Kinski Watch XIX: The Pleasure Girls (1965, Gerry O’Hara)

1965 was not a good year for Klaus Kinski as far as the quality of the films he appeared in is concerned. The Pleasure Girls, a watery “Swinging London” film that tries to simultaneously explore the familiar country-girl-seeks-fortune-in-big-city theme while also dabbling in some darker film noir stuff, marks no exception. It might not be his worst movie that year but it might be the dullest.

Who knows what the film might have become if either director or producers had had full creative control. O’Hara had initially planned to work with producer Raymond Stross on the project but finally landed at Compton Films for which he had previously shot That Kind of Girl in 1963. Compton Films was interested in the film as a prospect for a wild exploitation movie that would drive audiences to the theaters for sex and violence. O’Hara, of course, had never intended his movie that way. Constantly pressuring for more nudity and sex, the production house finally took the final cut rights from O’Hara and inserted the orgy scenes they wanted themselves. The director alarmed the British Board of Film Censors and those scenes were ultimately cut from the film.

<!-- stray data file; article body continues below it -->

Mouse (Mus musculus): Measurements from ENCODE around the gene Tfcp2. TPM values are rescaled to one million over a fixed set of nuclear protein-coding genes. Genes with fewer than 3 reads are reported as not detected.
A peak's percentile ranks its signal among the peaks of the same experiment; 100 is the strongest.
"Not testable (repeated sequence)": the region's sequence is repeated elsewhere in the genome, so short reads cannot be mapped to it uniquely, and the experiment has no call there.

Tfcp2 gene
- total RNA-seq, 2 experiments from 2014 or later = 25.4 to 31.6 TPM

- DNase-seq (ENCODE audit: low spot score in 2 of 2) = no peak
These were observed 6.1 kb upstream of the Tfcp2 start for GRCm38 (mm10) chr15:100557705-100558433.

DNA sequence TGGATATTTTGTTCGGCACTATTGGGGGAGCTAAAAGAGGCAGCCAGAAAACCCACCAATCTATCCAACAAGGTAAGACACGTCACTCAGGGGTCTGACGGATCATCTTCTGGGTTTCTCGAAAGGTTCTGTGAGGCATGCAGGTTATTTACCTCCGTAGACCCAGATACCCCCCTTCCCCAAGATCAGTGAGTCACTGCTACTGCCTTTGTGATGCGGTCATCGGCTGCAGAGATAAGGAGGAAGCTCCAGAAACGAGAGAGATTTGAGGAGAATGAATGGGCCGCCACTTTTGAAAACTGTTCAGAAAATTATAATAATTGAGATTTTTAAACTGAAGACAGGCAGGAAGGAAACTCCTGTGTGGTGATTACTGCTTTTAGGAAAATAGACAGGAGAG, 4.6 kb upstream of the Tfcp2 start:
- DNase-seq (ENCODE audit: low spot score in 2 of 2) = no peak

As it is, The Pleasure Girls remains a fairly well shot indie flick (especially considering it was shot in 20 days for a mere 30,000 Pounds) with performances from Klaus Kinski and a young Ian McShane that seem phoned in at best. The story follows three young women who live the 60’s “Swinging London” lifestyle of parties parties parties, and their romantic entanglements. Klaus Kinski plays a shady landlord who houses the girls. There is a storyline involving some crime elements and one of the girls arrives in the big city to pursue a modeling career while experiencing some inklings of frustration with the London lifestyle, but the film never explores any potentially interesting story avenues.

Kinski’s landlord was modeled on the real life Peter Rachman, a notorious landlord in West London who drove out white tenants from his properties, offered them to African immigrants struggling to find housing under racial segregation and overcharged them immensely. With a character like that it would have been the perfect opportunity to show the underbelly of the “Swinging London” era – something of more interest than Ian McShane courting an aspiring model with no personality. We get a lot of scenes set in a gambling parlor and one of the girl’s boyfriends sells off some of her jewelry to pay off some debt and wants her to get an abortion when he learns she's pregnant (another theme that would have been interesting to explore in the “Swinging London” context) but the film ultimately has not much else in mind than to show some well-off people dancing in apartments and racing around in cars.

Whether that’s the writer/director’s fault who couldn’t craft a significant story, or the result of producers pushing for less story and more smut is up for debate, I guess. One thing is for sure, however: it doesn't make for a stimulating viewing experience.


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